Kremlin watchers have never needed more than a slither of a rumour on which to base their predictions. So they were delighted yesterday when Boris Yeltsin served up a considerably tastier morsel - a hint, a palpable hint, that he has not ruled out running for a third term.
As ever, it was not so much what was said, as what wasn't. A month ago the 66-year-old president categorically stated would not seek another stint in office, preferring to stand aside for younger candidates. But yesterday ambiguity set in, fuelled by the evidence that he now seems to be positively relishing his job as the head of a chaotic, crime-drenched, country. He was joking when he recently described himself as Tsar Boris the First. But, for many, it had a plausible ring.
Questioned about a third term by reporters during a trip to Nizhny Novgorod, he laughed, but issued no clear denial. "Friends and colleagues have forbidden me from talking about this," he said.
However faint, the possibility that he might seek to hold onto power is a reflection of the president's extraordinary reversal of fortune in the last ten months. Can this be the man who was so sick with heart trouble only a year ago that he became a near hermit?
This week his former chief of staff, Sergei Filatov, told The Independent that Mr Yeltsin had twice told him that he was thinking of not running in last year's poll, when he won re-election. Those discussions were in the summer of 1995, when he was sick, unpopular, drinking, and sending thousands of his countrymen to their death in Chechnya. In the end, he was persuaded by his supporters - a tiny elite enriched by reforms, who feared a Communist victory - to stay on. Elements of the same group, now divided, seem to be at work again.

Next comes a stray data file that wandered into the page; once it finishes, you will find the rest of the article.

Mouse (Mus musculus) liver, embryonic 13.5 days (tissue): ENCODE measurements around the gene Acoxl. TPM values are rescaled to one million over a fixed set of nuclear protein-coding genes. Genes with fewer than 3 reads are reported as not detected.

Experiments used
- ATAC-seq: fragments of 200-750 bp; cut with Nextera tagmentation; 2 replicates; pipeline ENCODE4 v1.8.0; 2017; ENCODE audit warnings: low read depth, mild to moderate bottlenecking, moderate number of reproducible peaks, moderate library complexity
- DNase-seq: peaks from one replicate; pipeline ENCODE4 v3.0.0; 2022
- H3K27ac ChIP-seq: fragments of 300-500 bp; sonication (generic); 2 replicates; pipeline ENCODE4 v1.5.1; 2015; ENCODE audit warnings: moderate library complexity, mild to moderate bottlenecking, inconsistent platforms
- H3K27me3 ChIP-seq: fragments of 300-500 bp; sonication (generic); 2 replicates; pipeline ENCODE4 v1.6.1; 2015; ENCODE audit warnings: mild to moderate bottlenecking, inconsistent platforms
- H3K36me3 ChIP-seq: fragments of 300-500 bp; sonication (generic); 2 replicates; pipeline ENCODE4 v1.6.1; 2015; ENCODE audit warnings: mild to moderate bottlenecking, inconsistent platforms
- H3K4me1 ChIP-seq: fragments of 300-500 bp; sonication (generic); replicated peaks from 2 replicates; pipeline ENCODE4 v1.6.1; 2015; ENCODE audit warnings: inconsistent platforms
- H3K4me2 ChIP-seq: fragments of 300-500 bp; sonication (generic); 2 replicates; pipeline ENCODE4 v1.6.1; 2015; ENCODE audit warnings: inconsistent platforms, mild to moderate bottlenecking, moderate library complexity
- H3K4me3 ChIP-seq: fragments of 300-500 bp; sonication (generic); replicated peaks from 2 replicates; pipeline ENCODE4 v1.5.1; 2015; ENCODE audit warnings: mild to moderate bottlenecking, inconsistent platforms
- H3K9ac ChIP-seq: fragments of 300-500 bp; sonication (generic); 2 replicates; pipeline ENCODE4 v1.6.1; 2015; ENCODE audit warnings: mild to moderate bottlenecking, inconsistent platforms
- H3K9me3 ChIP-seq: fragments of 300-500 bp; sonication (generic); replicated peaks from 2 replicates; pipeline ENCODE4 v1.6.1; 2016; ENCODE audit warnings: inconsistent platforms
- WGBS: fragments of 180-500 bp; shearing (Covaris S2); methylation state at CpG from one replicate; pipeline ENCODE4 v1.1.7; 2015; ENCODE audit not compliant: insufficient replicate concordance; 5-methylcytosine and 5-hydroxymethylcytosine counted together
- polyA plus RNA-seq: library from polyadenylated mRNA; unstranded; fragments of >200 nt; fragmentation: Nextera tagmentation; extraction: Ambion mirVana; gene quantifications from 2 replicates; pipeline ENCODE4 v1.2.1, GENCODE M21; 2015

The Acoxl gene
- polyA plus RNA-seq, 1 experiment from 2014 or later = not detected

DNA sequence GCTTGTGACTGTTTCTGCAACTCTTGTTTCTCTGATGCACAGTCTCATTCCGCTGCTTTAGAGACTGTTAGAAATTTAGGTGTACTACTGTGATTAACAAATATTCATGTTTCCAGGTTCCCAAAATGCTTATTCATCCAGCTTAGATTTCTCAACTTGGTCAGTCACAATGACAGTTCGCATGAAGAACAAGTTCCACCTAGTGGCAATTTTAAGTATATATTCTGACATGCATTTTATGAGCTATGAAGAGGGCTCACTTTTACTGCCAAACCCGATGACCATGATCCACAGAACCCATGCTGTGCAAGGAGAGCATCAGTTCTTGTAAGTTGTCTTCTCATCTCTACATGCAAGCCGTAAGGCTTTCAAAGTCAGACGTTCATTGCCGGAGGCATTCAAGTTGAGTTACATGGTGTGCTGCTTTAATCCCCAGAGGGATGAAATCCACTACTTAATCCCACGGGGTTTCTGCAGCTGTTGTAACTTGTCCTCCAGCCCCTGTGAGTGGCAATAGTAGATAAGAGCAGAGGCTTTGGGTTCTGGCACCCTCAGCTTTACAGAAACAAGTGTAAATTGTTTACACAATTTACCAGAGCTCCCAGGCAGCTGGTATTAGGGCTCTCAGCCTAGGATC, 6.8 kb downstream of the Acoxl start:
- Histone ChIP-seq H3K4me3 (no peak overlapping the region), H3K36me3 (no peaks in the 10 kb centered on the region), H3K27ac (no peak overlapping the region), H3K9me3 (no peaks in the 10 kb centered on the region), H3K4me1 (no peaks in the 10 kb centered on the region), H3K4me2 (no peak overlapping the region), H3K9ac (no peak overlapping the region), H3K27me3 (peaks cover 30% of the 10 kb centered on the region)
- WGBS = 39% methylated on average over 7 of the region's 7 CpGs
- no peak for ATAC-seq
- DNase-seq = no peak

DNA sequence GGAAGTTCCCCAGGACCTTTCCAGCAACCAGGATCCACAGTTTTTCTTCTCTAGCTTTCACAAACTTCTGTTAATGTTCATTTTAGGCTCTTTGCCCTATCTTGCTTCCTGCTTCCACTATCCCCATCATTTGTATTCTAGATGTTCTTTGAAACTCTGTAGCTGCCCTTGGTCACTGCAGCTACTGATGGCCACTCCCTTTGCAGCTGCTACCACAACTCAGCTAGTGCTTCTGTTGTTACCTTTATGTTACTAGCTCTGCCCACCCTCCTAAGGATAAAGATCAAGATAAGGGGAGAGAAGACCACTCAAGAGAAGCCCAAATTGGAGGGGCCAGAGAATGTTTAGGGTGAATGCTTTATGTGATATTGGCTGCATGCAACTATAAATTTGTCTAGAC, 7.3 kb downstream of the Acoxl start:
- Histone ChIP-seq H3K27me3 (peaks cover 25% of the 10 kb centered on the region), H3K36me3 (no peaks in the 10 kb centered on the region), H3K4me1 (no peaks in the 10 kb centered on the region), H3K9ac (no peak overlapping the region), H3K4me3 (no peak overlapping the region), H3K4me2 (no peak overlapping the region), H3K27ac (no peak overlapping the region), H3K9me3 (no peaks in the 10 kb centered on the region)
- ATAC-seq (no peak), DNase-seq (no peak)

A third bid for office would lead to a debate over the Russian constitution which restricts presidents to two terms. However, Mr Yeltsin has some room for manouevre: he was first elected as president of the Russian republic in 1991, when it remained part of the Soviet Union. The Russian constitution, however, was not passed until 1993.
Yesterday's squall of speculation will not bring much joy to the millions of Russian empoverished by the transition from Communism, especially those who remember the stagnant last years of Leonid Brezhnev. Mr Yeltsin has already survived seven years longer than the average Russian male; by the end of a third term, he would be 73 - a mere two years younger than Mr Brezhnev when he died.
It is also a measure of the perverse nature of Moscow politics. The vast power of the president severely limits the role of the opposition between elections, condemning them to a life of dreaming wistfully about their next trip to the ballot box.
With three years left to the next election, two of his opponents - ex- general Alexander Lebed, and the liberal Grigory Yavlinksy - have already declared their candidacy. Several others, notably the autocratic mayor of Moscow, Yuri Luzhkov, are blatantly campaigning. Election politics are on a permanent loop in Russia, and Mr Yeltsin's behaviour yesterday ensured that it keeps spinning merrily.